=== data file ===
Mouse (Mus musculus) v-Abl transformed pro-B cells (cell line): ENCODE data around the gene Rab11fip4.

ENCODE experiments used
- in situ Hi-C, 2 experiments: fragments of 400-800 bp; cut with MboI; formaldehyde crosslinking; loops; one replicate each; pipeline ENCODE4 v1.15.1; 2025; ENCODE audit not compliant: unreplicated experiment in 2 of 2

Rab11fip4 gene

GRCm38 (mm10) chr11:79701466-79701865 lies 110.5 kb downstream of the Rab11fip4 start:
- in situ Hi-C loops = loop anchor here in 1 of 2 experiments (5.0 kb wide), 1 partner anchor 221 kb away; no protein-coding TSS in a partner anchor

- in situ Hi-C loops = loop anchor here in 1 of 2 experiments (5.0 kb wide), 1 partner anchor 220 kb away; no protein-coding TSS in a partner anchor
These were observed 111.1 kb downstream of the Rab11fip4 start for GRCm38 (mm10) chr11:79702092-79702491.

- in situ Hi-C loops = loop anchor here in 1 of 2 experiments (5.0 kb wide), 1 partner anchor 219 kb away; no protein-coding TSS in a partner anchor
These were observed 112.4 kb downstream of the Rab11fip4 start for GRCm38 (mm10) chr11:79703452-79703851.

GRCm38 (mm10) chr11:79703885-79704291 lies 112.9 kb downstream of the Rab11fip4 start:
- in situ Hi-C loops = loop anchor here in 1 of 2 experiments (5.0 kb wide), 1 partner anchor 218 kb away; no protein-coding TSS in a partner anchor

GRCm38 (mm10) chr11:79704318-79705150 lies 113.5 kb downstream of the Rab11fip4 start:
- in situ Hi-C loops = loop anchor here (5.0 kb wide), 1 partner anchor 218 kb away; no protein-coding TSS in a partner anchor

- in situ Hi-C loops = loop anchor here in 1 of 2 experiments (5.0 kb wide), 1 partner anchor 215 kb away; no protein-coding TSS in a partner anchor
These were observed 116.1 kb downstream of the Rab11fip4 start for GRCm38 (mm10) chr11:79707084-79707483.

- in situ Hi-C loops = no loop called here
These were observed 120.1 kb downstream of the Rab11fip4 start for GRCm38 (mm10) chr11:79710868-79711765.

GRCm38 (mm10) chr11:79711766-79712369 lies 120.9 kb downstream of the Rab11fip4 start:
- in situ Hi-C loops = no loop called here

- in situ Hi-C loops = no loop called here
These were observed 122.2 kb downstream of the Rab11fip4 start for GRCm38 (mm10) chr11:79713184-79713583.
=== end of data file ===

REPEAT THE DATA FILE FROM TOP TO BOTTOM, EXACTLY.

Mouse (Mus musculus) v-Abl transformed pro-B cells (cell line): ENCODE data around the gene Rab11fip4.

ENCODE experiments used
- in situ Hi-C, 2 experiments: fragments of 400-800 bp; cut with MboI; formaldehyde crosslinking; loops; one replicate each; pipeline ENCODE4 v1.15.1; 2025; ENCODE audit not compliant: unreplicated experiment in 2 of 2

Rab11fip4 gene

GRCm38 (mm10) chr11:79701466-79701865 lies 110.5 kb downstream of the Rab11fip4 start:
- in situ Hi-C loops = loop anchor here in 1 of 2 experiments (5.0 kb wide), 1 partner anchor 221 kb away; no protein-coding TSS in a partner anchor

- in situ Hi-C loops = loop anchor here in 1 of 2 experiments (5.0 kb wide), 1 partner anchor 220 kb away; no protein-coding TSS in a partner anchor
These were observed 111.1 kb downstream of the Rab11fip4 start for GRCm38 (mm10) chr11:79702092-79702491.

- in situ Hi-C loops = loop anchor here in 1 of 2 experiments (5.0 kb wide), 1 partner anchor 219 kb away; no protein-coding TSS in a partner anchor
These were observed 112.4 kb downstream of the Rab11fip4 start for GRCm38 (mm10) chr11:79703452-79703851.

GRCm38 (mm10) chr11:79703885-79704291 lies 112.9 kb downstream of the Rab11fip4 start:
- in situ Hi-C loops = loop anchor here in 1 of 2 experiments (5.0 kb wide), 1 partner anchor 218 kb away; no protein-coding TSS in a partner anchor

GRCm38 (mm10) chr11:79704318-79705150 lies 113.5 kb downstream of the Rab11fip4 start:
- in situ Hi-C loops = loop anchor here (5.0 kb wide), 1 partner anchor 218 kb away; no protein-coding TSS in a partner anchor

- in situ Hi-C loops = loop anchor here in 1 of 2 experiments (5.0 kb wide), 1 partner anchor 215 kb away; no protein-coding TSS in a partner anchor
These were observed 116.1 kb downstream of the Rab11fip4 start for GRCm38 (mm10) chr11:79707084-79707483.

- in situ Hi-C loops = no loop called here
These were observed 120.1 kb downstream of the Rab11fip4 start for GRCm38 (mm10) chr11:79710868-79711765.

GRCm38 (mm10) chr11:79711766-79712369 lies 120.9 kb downstream of the Rab11fip4 start:
- in situ Hi-C loops = no loop called here

- in situ Hi-C loops = no loop called here
These were observed 122.2 kb downstream of the Rab11fip4 start for GRCm38 (mm10) chr11:79713184-79713583.